The prototype TGV was authorised in 1969 so nearly contemporary with APT, although the latter was in essence a continuation of earlier research. The first high speed route in France was opened in 1981 so it would certainly have been possible to see high-speed trains on the Continent during that period.
 

WesternLancer

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Well Clarke himself was involved with Transport from 1979-1982 and the quote from the book is "Peter Parker and his board were very keen to move towards high-speed trains of the kind seen on the Continent", but doesn't go into too much detail ang suggests the APT was seen as a better idea. So perhaps he was unaware that the APT predated the TGV.
Thanks - sounds like the sort of lobbying that may have happened between Senior Board / Chair and Minister when Minster (or I see Clarke was in fact Parl Under Sec of State at the time) asks for briefing about 'why has France got this new TGV and we seem to have this train that does not work properly and keeps needing more money etc etc'

I can imagine the conversation in fact (and the Yes Minister type briefing from the civil servants at the DfT to Clarke...'Oh the BR Board just want more money as the French have got a better result than BR have minister - you must dissuade them as the Treasury will not have it and the PM is no fan of the railways...')
 

LNW-GW Joint

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Wasn't the premise of APT that it delivered high speed without the bother of upgrading the tracks?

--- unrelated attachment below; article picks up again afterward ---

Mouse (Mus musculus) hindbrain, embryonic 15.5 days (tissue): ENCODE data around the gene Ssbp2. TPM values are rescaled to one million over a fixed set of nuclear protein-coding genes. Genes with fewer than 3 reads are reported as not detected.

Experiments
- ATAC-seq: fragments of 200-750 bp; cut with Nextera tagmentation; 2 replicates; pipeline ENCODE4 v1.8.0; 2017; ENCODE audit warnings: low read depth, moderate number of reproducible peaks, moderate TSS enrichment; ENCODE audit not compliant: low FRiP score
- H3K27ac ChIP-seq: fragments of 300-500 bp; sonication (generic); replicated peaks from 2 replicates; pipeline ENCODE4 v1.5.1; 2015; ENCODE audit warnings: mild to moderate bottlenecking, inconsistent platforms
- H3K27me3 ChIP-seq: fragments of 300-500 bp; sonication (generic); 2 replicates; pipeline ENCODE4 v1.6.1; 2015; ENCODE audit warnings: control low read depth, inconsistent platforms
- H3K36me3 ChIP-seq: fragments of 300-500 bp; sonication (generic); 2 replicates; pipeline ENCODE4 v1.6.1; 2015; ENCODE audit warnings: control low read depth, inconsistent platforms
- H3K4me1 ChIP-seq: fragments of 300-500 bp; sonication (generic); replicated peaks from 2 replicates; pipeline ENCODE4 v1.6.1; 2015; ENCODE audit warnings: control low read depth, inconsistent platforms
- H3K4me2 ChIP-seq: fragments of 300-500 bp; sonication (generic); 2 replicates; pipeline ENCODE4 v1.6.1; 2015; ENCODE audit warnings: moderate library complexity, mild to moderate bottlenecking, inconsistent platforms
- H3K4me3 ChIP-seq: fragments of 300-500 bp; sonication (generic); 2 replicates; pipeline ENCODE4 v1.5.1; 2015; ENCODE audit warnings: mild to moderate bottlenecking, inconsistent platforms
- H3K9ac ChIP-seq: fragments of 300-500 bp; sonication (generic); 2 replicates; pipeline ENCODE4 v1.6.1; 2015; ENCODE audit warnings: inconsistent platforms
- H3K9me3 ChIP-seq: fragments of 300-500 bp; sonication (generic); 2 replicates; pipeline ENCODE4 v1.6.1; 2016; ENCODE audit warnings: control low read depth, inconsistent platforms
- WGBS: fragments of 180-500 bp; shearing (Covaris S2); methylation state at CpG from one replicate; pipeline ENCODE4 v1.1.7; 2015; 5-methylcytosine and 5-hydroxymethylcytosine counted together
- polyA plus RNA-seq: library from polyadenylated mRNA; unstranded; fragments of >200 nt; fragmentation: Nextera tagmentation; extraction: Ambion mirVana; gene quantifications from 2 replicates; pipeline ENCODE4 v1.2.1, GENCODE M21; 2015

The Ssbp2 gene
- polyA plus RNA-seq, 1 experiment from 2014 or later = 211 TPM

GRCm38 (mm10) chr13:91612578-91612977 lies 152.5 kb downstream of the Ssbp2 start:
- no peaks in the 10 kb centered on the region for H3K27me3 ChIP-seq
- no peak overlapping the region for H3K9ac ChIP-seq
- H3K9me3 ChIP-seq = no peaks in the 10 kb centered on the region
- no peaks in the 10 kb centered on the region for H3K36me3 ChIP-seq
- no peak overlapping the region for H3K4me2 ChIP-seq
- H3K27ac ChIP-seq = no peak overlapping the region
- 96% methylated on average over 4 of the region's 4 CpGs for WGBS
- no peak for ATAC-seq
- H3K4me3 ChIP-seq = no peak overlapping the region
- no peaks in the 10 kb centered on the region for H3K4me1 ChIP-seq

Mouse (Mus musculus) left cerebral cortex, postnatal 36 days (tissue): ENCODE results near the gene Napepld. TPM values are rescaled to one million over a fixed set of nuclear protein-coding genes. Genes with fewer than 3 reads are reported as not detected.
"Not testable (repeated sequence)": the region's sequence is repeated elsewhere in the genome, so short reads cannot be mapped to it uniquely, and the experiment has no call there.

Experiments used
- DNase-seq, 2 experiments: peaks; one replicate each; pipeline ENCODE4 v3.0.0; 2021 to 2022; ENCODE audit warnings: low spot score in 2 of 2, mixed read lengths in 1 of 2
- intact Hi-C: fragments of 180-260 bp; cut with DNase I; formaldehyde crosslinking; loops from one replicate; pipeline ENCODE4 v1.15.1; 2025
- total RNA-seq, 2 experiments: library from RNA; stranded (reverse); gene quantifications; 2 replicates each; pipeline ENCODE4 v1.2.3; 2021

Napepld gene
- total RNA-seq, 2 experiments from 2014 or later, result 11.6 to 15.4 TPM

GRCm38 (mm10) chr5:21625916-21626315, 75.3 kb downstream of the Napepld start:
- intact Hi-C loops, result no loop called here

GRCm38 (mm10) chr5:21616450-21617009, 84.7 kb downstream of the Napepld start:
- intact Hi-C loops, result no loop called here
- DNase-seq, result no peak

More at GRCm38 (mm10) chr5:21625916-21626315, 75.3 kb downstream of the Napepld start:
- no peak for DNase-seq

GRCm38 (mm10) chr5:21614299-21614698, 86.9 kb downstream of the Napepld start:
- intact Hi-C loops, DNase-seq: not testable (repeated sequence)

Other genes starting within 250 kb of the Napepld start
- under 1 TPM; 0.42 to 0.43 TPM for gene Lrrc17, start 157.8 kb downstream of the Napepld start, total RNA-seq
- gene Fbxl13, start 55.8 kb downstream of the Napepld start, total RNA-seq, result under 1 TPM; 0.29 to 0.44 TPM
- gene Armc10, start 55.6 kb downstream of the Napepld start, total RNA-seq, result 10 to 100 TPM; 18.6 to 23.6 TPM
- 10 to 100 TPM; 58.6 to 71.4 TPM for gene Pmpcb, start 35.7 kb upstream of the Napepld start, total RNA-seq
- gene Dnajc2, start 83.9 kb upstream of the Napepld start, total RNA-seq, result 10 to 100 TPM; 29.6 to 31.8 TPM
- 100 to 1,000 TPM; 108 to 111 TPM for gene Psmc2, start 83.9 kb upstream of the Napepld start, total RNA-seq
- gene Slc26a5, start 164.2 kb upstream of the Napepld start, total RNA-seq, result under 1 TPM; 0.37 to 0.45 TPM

A 140mph APT on 1970s infrastructure would indeed have been "transformational".
But even WCRM didn't deliver that.
 

Bald Rick

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Wasn't the premise of APT that it delivered high speed without the bother of upgrading the tracks?
A 140mph APT on 1970s infrastructure would indeed have been "transformational".
But even WCRM didn't deliver that.
No, it was that it could be done without the bother of building completely new, straighter, alignments.

The tracks would always need upgrading, which is of course what WCRM did (and the GW upgrade in the 70s, and the MML upgrade in the early 80s, etc. Etc.)
 

Taunton

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Up to TGV, future high speed rail had idolised the Shinkansen in Japan, always looking at completely separate alignments throughout, not necessarily noticing that the reason for that in Japan was that they were a different gauge. TGV brought the idea of high speed alignments on the cheap to build rural bits (completely lost on HS2 it seems), and running on to existing alignments with all the upsides of incremental development that provides as well.

At least Shinkansen was on rails, where politicians and high-placed amateurs are often fixated by hovertrains, monorails, maglev, hyperloops, and anything else even more incompatible and unworkable.

APT was a development because the West Coast is a far more corkscrew alignment than out of either Kings Cross or Paddington, and there's hardly any of it suitable for over 100mph without tilt. It was a shame they did not do more development of the prototype before rushing to the pre-production units, which had a notable number of fundamental points which the Pendolino etc shows were just wrong.
 

quantinghome

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TGV brought the idea of high speed alignments on the cheap to build rural bits (completely lost on HS2 it seems), and running on to existing alignments with all the upsides of incremental development that provides as well.